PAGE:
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Since the spring, Rachel’s Network has been helping mobilize efforts to fight the US-Mexico border wall, and supporting coalition-building and education through the Sierra Club. Diana Hadley, who chairs our Borderlands Working Group, lives in Tucson and planned a three-day event with grassroots leaders working for fairer outcomes for immigrant populations and safer, healthier environments for border communities.

The event kicked off with dinner at the Mission Garden, a living agricultural heritage museum interpreting 4,100 years of agricultural history in the Tucson basin. Members walked through the museum, which was only an empty dirt lot several years ago, to see a thriving garden full of native fruits and plants.

After dinner, members attended a forum hosted at the Southern Arizona YWCA featuring Sierra Club Borderlands Campaign coordinator Dan Millis, Humane Borders board member Dinah Bear, Friends of the Sonoran Desert board director Jan Schipper, Tohono O’odham Mike Wilson, and Wildlands Network director of Mexico program Juan Carlos Bravo on the scope of issues related to the border wall including disruptions in wildlife movement; waivers of environmental laws; human rights violations, and more.

The next day, Rachel’s Network visited a sustainable farm at Santa Fe Ranch led by executive director Antony Sedgwick and manager Dean Fish to hear about their educational programs in the Santa Cruz River Valley. These programs include agricultural literacy, animal therapy, as well as leadership and interpretive training through their Anza Club, a program created in partnership with the National Park Service. The ranch focuses on three tenets of sustainability: economic, social, and ecological.

Members then visited the Arizona-Mexico border to see the border wall structures up close and learn about border militarization, border security, and immigration. At the Pimeria Alta Historical Society, there were presentations from Santa Cruz County Sheriff Tony Estrada, who works with municipal, state, and federal agencies on border issues; Lance Jungerman, president of the Fresh Produce Association of the Americas, who shared how border security impacts environmental health, food waste, and emissions at the US-Mexican ports of entry; James Martin from Wilson Produce on his family’s company values of regenerative farming, visualized in a mural and animated video; and Rev. Sean Carroll of the Kino Border Initiative, on his organization’s commitment to fostering bi-national solidarity on migration between the United States and Mexico through education, research, advocacy, and assistance to immigrants.

The afternoon provided a holistic view of the humanitarian crisis at the border and was punctuated by Rev. Carroll’s quoting of Pope Francis: “This crisis [forced migration] which can be measured in numbers and statistics, we want instead to measure with names, stories, families.”

Immigration attorney Luis Fernando Parra shared one of those stories: a significant case involving the prosecution of a border patrol agent for the murder of a young Mexican man in 2015. The murder occurred during a border patrol hiring surge, leading to many under-trained agents. The case was the first time in history when a US border patrol agent was charged with a cross-border shooting.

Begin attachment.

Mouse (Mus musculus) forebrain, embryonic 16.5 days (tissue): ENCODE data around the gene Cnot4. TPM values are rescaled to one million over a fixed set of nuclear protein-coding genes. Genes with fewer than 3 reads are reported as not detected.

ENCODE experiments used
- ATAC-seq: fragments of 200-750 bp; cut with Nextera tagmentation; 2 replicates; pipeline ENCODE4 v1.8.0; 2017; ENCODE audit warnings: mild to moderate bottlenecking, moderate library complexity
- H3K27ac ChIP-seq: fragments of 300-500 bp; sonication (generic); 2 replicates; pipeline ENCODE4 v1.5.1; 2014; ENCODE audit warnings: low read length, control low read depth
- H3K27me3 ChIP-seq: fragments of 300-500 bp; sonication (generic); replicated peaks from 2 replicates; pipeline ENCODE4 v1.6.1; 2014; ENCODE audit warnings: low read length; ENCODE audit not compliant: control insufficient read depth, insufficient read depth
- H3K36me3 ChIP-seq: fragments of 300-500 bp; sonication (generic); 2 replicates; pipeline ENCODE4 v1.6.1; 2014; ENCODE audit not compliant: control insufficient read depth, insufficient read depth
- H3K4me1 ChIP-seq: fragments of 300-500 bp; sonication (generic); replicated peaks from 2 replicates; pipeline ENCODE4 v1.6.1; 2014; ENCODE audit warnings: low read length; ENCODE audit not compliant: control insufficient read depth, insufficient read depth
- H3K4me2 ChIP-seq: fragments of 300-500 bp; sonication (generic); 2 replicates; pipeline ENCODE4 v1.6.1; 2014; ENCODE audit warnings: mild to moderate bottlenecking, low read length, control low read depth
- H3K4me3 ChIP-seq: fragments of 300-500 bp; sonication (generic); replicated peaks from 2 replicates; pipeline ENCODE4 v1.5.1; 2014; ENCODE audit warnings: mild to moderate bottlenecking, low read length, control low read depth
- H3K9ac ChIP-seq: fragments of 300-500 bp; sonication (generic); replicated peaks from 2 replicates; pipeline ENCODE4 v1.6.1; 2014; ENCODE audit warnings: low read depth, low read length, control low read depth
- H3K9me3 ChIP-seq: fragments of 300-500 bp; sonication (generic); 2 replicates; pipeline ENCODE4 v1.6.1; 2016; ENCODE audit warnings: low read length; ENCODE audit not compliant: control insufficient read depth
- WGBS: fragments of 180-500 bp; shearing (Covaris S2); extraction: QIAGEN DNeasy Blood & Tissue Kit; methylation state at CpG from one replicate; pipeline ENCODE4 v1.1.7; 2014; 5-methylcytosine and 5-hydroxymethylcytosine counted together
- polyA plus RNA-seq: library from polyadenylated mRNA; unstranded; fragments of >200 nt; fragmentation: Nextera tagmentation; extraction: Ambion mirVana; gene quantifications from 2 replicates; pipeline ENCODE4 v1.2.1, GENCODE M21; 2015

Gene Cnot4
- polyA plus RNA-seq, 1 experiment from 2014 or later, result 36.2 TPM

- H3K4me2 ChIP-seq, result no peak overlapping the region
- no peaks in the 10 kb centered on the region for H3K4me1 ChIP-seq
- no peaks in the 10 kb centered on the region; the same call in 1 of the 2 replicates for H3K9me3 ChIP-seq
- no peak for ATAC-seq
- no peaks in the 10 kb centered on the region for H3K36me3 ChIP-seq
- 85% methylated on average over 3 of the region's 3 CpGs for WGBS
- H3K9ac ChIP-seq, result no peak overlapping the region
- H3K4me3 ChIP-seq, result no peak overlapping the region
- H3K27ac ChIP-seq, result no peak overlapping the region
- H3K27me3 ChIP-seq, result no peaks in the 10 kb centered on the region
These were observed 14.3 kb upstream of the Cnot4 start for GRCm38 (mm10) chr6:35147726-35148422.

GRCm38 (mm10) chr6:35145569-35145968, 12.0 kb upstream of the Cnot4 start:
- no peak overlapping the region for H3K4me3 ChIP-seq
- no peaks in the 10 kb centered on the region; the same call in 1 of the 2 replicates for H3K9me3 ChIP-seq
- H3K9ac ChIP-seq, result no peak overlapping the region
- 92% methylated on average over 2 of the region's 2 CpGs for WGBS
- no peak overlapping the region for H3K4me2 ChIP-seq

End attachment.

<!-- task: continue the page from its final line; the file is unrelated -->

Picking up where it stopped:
The next day, members connected with Valer Clark and Jose Manuel Perez of the Cuenca Los Ojos Foundation, an organization which conserves sensitive land and restores the biodiversity of the borderland region. Members traveled to ranches on the Mexican and US sides of the border to see how Cuenca Los Ojos works with scientists and researchers to study the region’s ecosystems and prevent soil erosion. William Radke, manager of the San Bernardino Wildlife Refuge, explained how the US Fish and Wildlife Service works with important nonprofits like the Cuenca Los Ojos Foundation restore water levels in the San Bernadino Valley and monitor habitat protection and rare species recovery.

One of the many challenges in the region is managing water – During July and August’s monsoon season, water rushes to the ciénagas (a type of wetlands). Structures, such as gabions, berms, and trincheras, have helped to slow run-off, cache sediment, aerate soil, slow erosion, and clean water, in order to build up riparian areas and restore watersheds.

Valer’s work through Cuenca Los Ojos has resulted in the local water table rising by 30 feet. This has had a positive impact downstream: protecting migratory corridors for wildlife, including jaguar, black bear, mountain lions and over 400 bird species and 400 bee species. Valer said her background as an artist and art teacher led her to conservation. “I draw water,” she said. “Once you draw water, you know and you remember.”

The program concluded with a presentation of photos taken through wildlife camera traps by Keith Shallcross, as well as an overview from Laura Norman of the US Geological Survey on how border structures, combined with effects of climate change, negatively impact the region’s hydrology and socio-economics. She explained how the timing is ripe to establish a restoration economy through ecosystem services that can provide quality jobs in conservation.

The national image of the US-Mexico border is a dusty landscape devoid of life. Anyone visiting the border in Arizona will learn how wrong this is. Vibrant communities, cross-border cooperation, and rich biodiversity exemplify everything we have to lose by building more walls, in Arizona and elsewhere. To learn how to support efforts at the border, visit noborderwalls.org.

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